The last spring meteor shower: what to expect from τ-Herculids

So it happens that astronomers have almost always discovered a comet first, and only then a meteor shower associated with it. Only in a few cases, mainly related to streams known since ancient times (Lyrids, Leonids), the sequence of discoveries was reversed. The history of the Schwassmann-Wachmann-3 comet, discovered almost simultaneously with the τ-Herculids meteor swarm generated by it, is exceptional here. In the coming days, it can entertain us producing a real “star rain”.

The object, designated 73P / Schwassmann-Wachmann in the catalog of short-period comets, was discovered on May 2, 1930 by Arnold Schwassmann and Arthur Wachmann of the Hamburg Observatory. This was the third “tailed star” discovered by them together. Like the previous two, the comet was short-period. Calculations of its orbit showed that it has the ability to approach the Earth, and this is exactly what it is going to do on May 31 this year, flying at a distance of 0.062 AU. (9.2 million km) from our planet.
Schwassmann-Wachmann-3 comet shortly after the September 17, 1995 flash

At that time, meteor astronomy was already quite advanced, and scientists immediately suggested that some dust particles ejected by the Schwassmann-Wachmann-3 comet may enter the Earth’s atmosphere, forming meteors. Calculations even allowed us to predict the approximate position of their radiant — the point in the sky from where they “take off”. In late May, the staff of the Japanese Kwadzan Observatory actually managed to see them. According to their observations, the radiant was located near the star τ (tau) of the Hercules constellation, near the calculated position.

The flow of τ-Herculides has since been observed annually, but the comet itself was “lost” during its next appearance: since in 1935 it approached the Sun in an unfavorable configuration relative to the Earth, the instruments of the time did not allow to see it. It was “lost” until August 1979, when it was finally rediscovered at the Perth Observatory in Australia. On its return in 1990, it passed relatively close to our planet and was available to amateur instruments.

The appearance of 1995 again seemed not very successful for the Schwassmann-Wachmann-3 comet, but it was then that it surprised observers: on September 17, astronomers saw a real “tailed star” of almost 8th magnitude at the site of a faint 13th magnitude nebula, and its total brilliance continued to grow. Photographs taken later by the Hubble Space Telescope showed an elongation of the comet’s nucleus, which almost unequivocally indicated its decay. In October, the brightness of the comet reached the 6th magnitude, ie on the edge of visibility limit for the naked eye. After that, it weakened a little, then became brighter again, and in December, terrestrial observatories clearly registered its decay into four components, denoted by the Latin letters A, B, C and D.
The elongated nucleus of the Schwassmann-Wachmann-3 comet, photographed in October 1995 by the Hubble Space Telescope. It is noticeable that it is surrounded by a large cloud of dust (shown conventionally in orange)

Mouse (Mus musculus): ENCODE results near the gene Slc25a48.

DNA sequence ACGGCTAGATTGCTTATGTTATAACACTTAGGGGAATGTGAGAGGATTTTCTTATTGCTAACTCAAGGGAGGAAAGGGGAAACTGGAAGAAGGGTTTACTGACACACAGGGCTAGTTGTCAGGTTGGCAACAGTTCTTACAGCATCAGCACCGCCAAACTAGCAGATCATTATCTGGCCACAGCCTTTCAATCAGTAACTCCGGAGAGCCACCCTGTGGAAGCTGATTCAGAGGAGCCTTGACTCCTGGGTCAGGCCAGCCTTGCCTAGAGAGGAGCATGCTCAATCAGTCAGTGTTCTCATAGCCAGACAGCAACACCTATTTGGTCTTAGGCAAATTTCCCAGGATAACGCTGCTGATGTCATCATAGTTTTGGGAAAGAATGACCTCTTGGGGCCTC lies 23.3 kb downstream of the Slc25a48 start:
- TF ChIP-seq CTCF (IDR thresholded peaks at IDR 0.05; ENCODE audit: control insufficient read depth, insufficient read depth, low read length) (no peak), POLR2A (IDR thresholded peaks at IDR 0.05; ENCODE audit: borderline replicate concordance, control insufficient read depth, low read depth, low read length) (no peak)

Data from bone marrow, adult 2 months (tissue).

It is easy to guess that the decay of the nucleus was accompanied by the release of large amounts of comet dust. It is perfectly visible in images taken in the infrared range of the spectrum. In the spring of 2006, the comet’s “remnants” flew close to Earth again. Then it became clear that there were not just four of them, but many more, and they continue to fall apart. For several months, astronomers enjoyed the rare spectacle of a “comet train”, individual “cars” of which could be seen even without telescopes or binoculars.
Fragments B and G (top right) of the Schwassmann-Wachmann-3 comet nucleus, photographed on April 21, 2006. Source: M. Jäger, G. Rhemann

Decomposition of fragment B of the Schwassmann-Wachmann-3 comet nucleus. The video is composed of successive images of the Hubble Space Telescope
Fragments of the nucleus of the comet Schwassmann-Wachmann-3, “stretched” along its orbit. The image is composed of three shots taken on May 4-6, 2006 by the Hubble Space Telescope

The expectation that at the end of May 2006 our planet will plunge into the “dust plume” of the comet and we can see it in the form of meteor showers did not come true. But earlier this year, meteor astronomers, after detailed calculations of the evolution of the τ-Herculid swarm due to the gravity of large planets, made an unexpected prediction: in the night of May 30-31, 2022, the Earth will pass through a cloud of comet dust ejected during the first “act of disintegration”27 years ago.

The assessed intensity of meteor showers in its maximum can reach from several hundred to thousands of “shooting stars” per hour. However, we are unlikely to see it in the Eastern Hemisphere: the peak of activity is likely to take place between 5:00 and 8:00 World Time, when Ukraine will already have a day. The inhabitants of the American continent are the luckiest. But let’s not forget that all predictions about comets and meteors should be taken tentatively — this category of objects in the solar system often behave completely unpredictably. Therefore, it is advisable to start the observations on the evening of May 30 and continue them for the next couple of nights. It is possible that Ukrainian astronomers will be lucky to witness a beautiful celestial phenomenon. The new moon will not create additional obstacles, so a clear night sky will be the main factor of success.